Figure 6: Schematic showing audio power output stage and common RCA “trick” of splitting
B+ across the output transformer.
the wall plug is not. Line chokes L8 and L9 ﬁlter line noise and L9 facilitates the use of the
line cord as an FM antenna, by making the lower power input terminal a high impedance
node at FM carrier frequencies. For AC use, the 35W4 rectiﬁer tube (V7 ) functions as a half-
wave rectiﬁer. C1A and C1B (shown in Figures 5 and 6 respectively) are large electrolytic
capacitors that ﬁlter the rectiﬁed signal down to DC for the B+ bus.
Figure 6 shows a neat trick commonly used in RCA-brand radios from this era, wherein
the DC bus is split across the output transformer. The center-tap on the transformer is
connected to the same node as C1A in Figure 5. The DC current from the center tap is split
between the plate of the power pentode, V6 , and the B+ bus that follows the low-pass ﬁlter
composed of C1B and R27 . Because this current is split, the net DC current in the transformer
coil is reduced, which reduces the amount of iron in the core necessary to avoid saturation.
This not only saves RCA money on iron, but also signiﬁcantly reduces transportation costs.
3.2 RF Stages
A schematic of the X-711 RF and converter stages is shown in Figure 7. AM RF signals
are received via the internal loop antenna, L3 . The choice of a loop antenna allowed the
designers to carefully select the ﬁxed trimmer and tuning capacitors in A7 for a very high
Q, because the characteristics of the loop would be well known. The RF signal is coupled
into the converter stage through L4 and the AM/FM/Phono switch (not shown).
As mentioned before, the X-711 is conﬁgured to use the line cord as an antenna, which
is capacitively coupled through C5 (shown in Figure 5) to the node connected to the lower
screw on the external antenna connector shown in Figure 7. Coupling capacitors C3 , C4 and
C5 isolate the optional external antenna from the line for safety. FM RF signals resonate
with L1 and A14 , and are connected to the converter through the AM/FM/Phono switch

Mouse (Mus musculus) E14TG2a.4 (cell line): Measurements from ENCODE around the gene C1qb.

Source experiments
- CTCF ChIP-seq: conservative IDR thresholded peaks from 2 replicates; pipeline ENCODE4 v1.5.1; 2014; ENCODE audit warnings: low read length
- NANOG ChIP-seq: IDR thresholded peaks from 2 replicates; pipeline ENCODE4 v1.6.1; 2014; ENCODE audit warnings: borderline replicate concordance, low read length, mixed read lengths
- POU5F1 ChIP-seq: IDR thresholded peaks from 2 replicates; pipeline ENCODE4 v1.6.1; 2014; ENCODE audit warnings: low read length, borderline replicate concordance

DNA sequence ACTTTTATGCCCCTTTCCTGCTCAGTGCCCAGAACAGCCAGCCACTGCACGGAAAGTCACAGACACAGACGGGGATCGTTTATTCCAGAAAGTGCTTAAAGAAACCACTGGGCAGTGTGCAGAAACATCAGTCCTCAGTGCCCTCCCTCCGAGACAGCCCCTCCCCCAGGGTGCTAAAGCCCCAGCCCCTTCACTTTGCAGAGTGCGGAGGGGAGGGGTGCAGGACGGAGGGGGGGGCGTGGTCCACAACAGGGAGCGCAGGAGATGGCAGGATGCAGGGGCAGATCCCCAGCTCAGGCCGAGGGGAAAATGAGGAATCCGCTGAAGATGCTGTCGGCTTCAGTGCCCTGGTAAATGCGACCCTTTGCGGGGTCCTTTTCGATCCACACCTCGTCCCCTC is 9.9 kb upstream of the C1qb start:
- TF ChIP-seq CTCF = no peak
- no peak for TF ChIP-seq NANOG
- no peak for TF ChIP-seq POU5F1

The converter is built with a dual-triode tube, V1 (19J6). The triode on the left functions
as the mixer, and the triode on the right functions as the local oscillator, although there are
separate oscillator circuits for AM and FM that are alternately connected to the oscillator
triode through the AM/FM/Phono switch (not shown). The FM oscillator circuit is shown
between the two triodes, and is one of many possible variations on the canonical Hartley
oscillator, tuned by the capacitor coupling the top of the tapped inductor to the triode
cathode. The AM oscillator circuit is shown below the oscillator triode, composed of L4 , A6 ,
and A5 .
RF signals from both the AM and FM RF stages are connected to the grid of the mixer
triode through the AM/FM/Phono switch (not shown). Because there are no extra RF gain
stages, the mixer triode relies on the oscillator to produce a grid voltage large enough to
drive it non-linearly.
Figure 7: Schematic of Model X-711 RF and converter stages.
Figure 8: Schematic of Model X-711 IF stages.
3.4 IF Stages
A schematic of the Model X-711 IF stages is shown in Figure 8. The ﬁrst IF stage, made
with V2 , ampliﬁes both AM and FM IF signals. The second, made with V3 , is FM-only.
AGC is applied to the grid of V2 from the wire below the ﬁrst set of tuned circuits next to
In the schematic, AM signals pass through the “lower” resonant tanks, while FM signals
pass through the “upper” resonant tanks. The nature of the two IF frequencies (455kHz